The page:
We feel that special cuts are inherently poor value. Looking at the Peonia diamonds, I can say that they certainly were no exception.
That said, let’s talk about the specific diamonds we looked at while in Prince. The first diamond we looked at was a 1.15ct F color, SI1 clarity round diamond in a white gold solitaire setting for HK$111,144. This is a perfect example of what is wrong with falling for a special cut diamond.
The strong blue fluorescence made the diamond completely milky and dead looking. You can read our fluorescence article for more details about this phenomena. Your money is far better spent getting a well cut diamond that doesn’t have such serious flaws.
The second diamond we saw was also problematic. This was a 1.53 J color, VS2 clarity round diamond in a white gold solitaire setting for HK$128,744. Despite being a higher clarity grade, the inclusions were very noticeable.
If you look at the GIA Report, you can see that the inclusions are clustered dead center in the diamond.
The prices listed below are what we were quoted after negotiating a discount, not the sticker prices.
Let’s start with the 1.15ct F color, SI1 clarity round diamond. As we mentioned before, this ring was priced at HK$111,114 from the Prince store in Hong Kong.
We found a diamond with very similar characteristics on Blue Nile (one of our favourite online diamond retailers) for HK$48,597. It’s a 1.15ct F color, SI1 clarity round diamond, with strong fluorescence.
With this comparable white gold solitaire setting, the total cost for the diamond ring from Blue Nile comes to a total of HK$50,207. That is an astounding 55% cheaper than the ring sold at Prince in Hong Kong.
In fact, you can get a far superior diamond and still save a ton of money. Here is a 1.21ct E color, VS2 clarity round diamond with only faint fluorescence for HK$68,160. This diamond is better in every way (clarity, color, fluorescence and size) and yet you would still save 37%.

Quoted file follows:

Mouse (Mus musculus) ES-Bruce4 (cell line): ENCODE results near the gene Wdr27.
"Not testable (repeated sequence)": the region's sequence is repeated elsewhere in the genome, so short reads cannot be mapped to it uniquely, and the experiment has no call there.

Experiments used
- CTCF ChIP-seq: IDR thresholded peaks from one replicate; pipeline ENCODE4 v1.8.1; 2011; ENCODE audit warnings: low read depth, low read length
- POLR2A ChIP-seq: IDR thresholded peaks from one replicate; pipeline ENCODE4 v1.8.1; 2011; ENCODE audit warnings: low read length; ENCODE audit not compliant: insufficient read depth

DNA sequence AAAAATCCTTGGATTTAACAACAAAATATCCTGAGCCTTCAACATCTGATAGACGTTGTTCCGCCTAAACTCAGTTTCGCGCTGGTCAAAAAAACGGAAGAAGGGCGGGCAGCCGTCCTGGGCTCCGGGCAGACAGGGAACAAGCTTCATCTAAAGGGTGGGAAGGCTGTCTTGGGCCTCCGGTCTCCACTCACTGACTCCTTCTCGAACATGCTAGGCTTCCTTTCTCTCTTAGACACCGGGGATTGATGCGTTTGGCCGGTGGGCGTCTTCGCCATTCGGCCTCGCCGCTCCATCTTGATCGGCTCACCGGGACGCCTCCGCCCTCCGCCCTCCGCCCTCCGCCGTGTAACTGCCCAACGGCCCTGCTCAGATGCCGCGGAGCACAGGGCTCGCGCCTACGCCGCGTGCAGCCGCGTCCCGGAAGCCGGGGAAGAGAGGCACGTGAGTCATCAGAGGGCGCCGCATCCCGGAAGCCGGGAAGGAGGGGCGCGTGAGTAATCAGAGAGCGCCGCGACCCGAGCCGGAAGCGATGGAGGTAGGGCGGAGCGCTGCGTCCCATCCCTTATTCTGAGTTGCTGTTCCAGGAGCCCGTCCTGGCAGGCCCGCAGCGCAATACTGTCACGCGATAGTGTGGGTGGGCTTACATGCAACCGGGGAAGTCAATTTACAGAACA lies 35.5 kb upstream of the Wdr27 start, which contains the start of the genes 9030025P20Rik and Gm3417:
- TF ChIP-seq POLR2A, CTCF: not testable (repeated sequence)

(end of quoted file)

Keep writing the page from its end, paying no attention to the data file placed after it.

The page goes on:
The second diamond fared better, but not by much. Just to remind you, it was a 1.50ct J color, VS2 clarity round diamond in a white gold solitaire setting for HK$128,744. Here is a similar 1.50ct J color, VS2 clarity round diamond from Blue Nile for HK$59,362.
If you add the diamond to this solitaire setting, the total comes to HK$ 62,072, giving you a total saving of 52% compared to buying from Prince.
Like many other jewelers in Hong Kong, the prices at Prince are significantly higher than what you’d pay for similar diamonds online. On average, we found that buying from Prince is more than 50% more expensive than buying diamonds from James Allen or Blue Nile.
While it’s understandable that a brick and mortar business needs to charge more than an online retailer, the 50% premium at Prince is just too high to be justified.
With this said, Prince does have some advantages. Of all the stores we visited in Hong Kong, the saleswoman at Prince was the most pleasant and helpful. The store also has a luxurious feel, making it a more appealing place to shop than many other Hong Kong jewelers.
Prince is a luxurious jewelry store with helpful, courteous staff. We saw an impressive range of high-end watches when we walked in, meaning it could be a good place to shop if you’re in the market for a luxury timepiece.
However, for diamonds, Prince isn’t a great choice. The prices for most diamonds are twice as high as James Allen and Blue Nile, meaning you’ll get better value and quality by shopping for your diamond jewelry online.